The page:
- The fourth model has a choice between two two-handed axes and a helmeted and bare head, while the fifth model can be assembled either with a two-handed mace or hammer, with a choice of either helmet or bare head.
As mentioned earlier, you get each sprue and thus each model twice. With two build options for each model, you can build ten unique models with the contents of the army set. After that, you will have used up all of the unique combinations though and will have to repeat poses.
Here you can not only see Garfy’s fantastic paint jobs, but also how the new Chosen Warriors scale up with other Chaos models. As you can see, they are slightly taller than the updated Chaos Warriors from the Start Collecting set, swole with Chaos power on their ascension to dark glory.
Ogroid Theridons review
We’re already familiar with the Ogroid Myrmidon from Warcry, and now with the Ogroid Theridons a whole unit of these monstrous slaughterers follow in its wake.
The models come on three medium size sprues and 50mm bases. You start by building the three bodies, and then you can choose between Goroan Falchions (and shield) and Great Axes. You can build either three regular Ogroids with falchions or axes or build a champion, standard bearer, and musician, all with a choice of falchions or great axes as well.
Customizability doesn’t stop there – the interchangeable heads are two-piece, with four freely interchangeable faces and four horns, plus a fifth horn-face combination for the Champion. The shoulder pads and shields are interchangeable, and the Champion can also have an optional leering daemon face on his shield. Last but not least, there are four small icons for each Chaos god and an undivided icon for the standard, and the three great axe blades are interchangeable as well. Amazing kit.
Slaves to Chaos battletome flip-through
Unlike many other army set exclusive books, the limited edition Slaves to Darkness battletome not only has an alternate cover, but also a beautiful gold print, gold edges, and a ribbon bookmark.
With 128 pages there is a lot to delve into, there is new lore on Belakor’s machinations, a showcase section, a few pages of painting guides (which unfortunately were only carried over from the last battletome and not updated), as well as the rules and warscrolls. By the way, there are no new sculpts lurking in the book that haven’t been unveiled yet.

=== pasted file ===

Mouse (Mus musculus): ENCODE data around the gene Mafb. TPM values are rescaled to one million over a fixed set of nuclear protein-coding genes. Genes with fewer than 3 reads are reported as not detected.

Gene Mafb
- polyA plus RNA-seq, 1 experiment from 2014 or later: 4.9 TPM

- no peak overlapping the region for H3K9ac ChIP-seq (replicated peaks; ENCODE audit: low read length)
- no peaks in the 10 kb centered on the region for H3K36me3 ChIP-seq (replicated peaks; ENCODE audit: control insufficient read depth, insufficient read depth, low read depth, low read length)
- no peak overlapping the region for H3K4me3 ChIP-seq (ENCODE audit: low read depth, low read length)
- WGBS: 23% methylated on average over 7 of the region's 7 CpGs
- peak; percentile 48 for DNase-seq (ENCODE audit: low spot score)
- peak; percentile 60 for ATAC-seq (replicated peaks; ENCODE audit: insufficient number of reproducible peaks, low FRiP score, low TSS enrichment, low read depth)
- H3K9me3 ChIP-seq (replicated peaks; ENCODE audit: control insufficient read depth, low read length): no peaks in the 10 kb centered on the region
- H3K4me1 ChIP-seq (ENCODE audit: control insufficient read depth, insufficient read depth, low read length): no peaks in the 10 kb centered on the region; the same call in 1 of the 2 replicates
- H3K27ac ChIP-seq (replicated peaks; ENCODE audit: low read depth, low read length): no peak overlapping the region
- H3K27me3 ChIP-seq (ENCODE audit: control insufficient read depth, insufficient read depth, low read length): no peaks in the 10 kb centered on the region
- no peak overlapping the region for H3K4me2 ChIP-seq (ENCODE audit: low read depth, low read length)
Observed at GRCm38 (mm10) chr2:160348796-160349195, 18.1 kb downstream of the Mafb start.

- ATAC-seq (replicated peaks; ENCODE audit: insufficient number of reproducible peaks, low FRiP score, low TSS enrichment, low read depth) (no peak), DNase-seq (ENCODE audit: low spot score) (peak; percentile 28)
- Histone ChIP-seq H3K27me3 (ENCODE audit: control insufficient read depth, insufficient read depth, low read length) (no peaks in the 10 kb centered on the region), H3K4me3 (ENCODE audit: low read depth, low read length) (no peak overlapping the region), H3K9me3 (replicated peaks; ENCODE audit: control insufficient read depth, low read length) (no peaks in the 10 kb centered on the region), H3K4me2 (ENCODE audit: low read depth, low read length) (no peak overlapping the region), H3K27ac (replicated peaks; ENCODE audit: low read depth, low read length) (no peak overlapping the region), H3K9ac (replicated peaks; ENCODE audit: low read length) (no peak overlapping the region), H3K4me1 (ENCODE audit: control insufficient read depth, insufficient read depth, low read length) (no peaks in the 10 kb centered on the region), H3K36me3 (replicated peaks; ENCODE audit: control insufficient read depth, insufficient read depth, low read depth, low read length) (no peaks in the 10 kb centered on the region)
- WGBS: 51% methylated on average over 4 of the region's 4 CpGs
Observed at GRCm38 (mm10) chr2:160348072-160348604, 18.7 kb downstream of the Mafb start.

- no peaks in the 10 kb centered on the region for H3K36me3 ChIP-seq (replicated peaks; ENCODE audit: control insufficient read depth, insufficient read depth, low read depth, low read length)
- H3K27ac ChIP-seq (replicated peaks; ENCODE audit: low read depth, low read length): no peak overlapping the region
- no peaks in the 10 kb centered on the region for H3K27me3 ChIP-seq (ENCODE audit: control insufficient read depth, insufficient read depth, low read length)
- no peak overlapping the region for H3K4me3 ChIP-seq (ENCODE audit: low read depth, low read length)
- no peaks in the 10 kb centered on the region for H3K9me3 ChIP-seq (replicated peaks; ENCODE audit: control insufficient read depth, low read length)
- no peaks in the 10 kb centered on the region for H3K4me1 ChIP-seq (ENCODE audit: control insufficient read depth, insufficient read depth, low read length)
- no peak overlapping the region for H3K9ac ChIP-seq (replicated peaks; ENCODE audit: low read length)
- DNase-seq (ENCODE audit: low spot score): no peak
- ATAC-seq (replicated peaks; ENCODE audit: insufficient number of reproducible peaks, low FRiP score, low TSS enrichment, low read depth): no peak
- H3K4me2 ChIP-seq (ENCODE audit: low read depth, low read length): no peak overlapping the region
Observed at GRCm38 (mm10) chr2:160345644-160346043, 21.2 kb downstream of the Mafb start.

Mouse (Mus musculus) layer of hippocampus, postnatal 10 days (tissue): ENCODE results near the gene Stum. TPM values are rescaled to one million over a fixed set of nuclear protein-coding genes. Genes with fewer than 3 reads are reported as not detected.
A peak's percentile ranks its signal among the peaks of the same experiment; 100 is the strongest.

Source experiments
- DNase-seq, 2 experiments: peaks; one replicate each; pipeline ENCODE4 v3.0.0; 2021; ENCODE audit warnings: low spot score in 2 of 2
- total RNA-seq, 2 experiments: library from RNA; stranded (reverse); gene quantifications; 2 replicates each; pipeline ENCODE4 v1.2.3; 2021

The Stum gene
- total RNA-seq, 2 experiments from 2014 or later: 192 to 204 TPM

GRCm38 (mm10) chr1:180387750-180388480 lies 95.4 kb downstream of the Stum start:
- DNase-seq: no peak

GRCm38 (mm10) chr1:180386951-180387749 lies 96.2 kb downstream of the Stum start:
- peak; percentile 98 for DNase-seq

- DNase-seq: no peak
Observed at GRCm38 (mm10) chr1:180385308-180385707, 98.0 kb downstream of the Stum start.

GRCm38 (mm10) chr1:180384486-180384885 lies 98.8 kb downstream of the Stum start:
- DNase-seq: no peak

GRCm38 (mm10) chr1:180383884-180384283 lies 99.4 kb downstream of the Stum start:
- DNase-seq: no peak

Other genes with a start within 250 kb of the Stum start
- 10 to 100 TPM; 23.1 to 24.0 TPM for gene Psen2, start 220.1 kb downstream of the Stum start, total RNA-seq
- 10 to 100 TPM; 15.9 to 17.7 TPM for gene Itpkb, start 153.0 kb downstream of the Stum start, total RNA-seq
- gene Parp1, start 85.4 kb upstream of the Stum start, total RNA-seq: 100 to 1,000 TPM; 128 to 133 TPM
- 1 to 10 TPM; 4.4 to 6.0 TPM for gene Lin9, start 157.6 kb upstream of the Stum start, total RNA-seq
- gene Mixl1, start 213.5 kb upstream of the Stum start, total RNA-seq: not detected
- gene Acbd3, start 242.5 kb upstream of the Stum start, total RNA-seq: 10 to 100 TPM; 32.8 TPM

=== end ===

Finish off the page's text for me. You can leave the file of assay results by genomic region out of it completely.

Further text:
As usual, we’ll leave the rules review to those who are more into the gaming side, but briefly a few things that caught my eye: There are many new warscrolls for the new models and units, including rules for all new warbands from Warcry’s 2nd edition. Underworlds warbands are also included, but the Darkoath from the Gnarlwood box are missing. However, many units with old models are still present, i.e. Marauders, Soul Grinders, Manticores, Slaughterbrute and Mortalith Vortex Beast. The only thing missing at first glance are Forsaken, but that was also the case with the last book.
The RRP of £120 / 155 € / $200 isn’t a surprise, as the price is the same as the last couple of army sets. Of course, 14 models are not exactly a lot, even if they are all relatively large sculpts. Instead of 5 more Chaos Chosen, I would have preferred ten of the new multipart Chaos Warriors, but on the other hand many Slaves to Darkness collectors probably already have a lot of Warriors.
As we do not yet know individual prices, it is difficult to determine the exact value of the products included. But with the previous army sets, the saving was usually around 25% compared to buying them individually (plus whatever the special edition codex is worth to you), and with the Slaves to Darkness set, the value seems to be similar.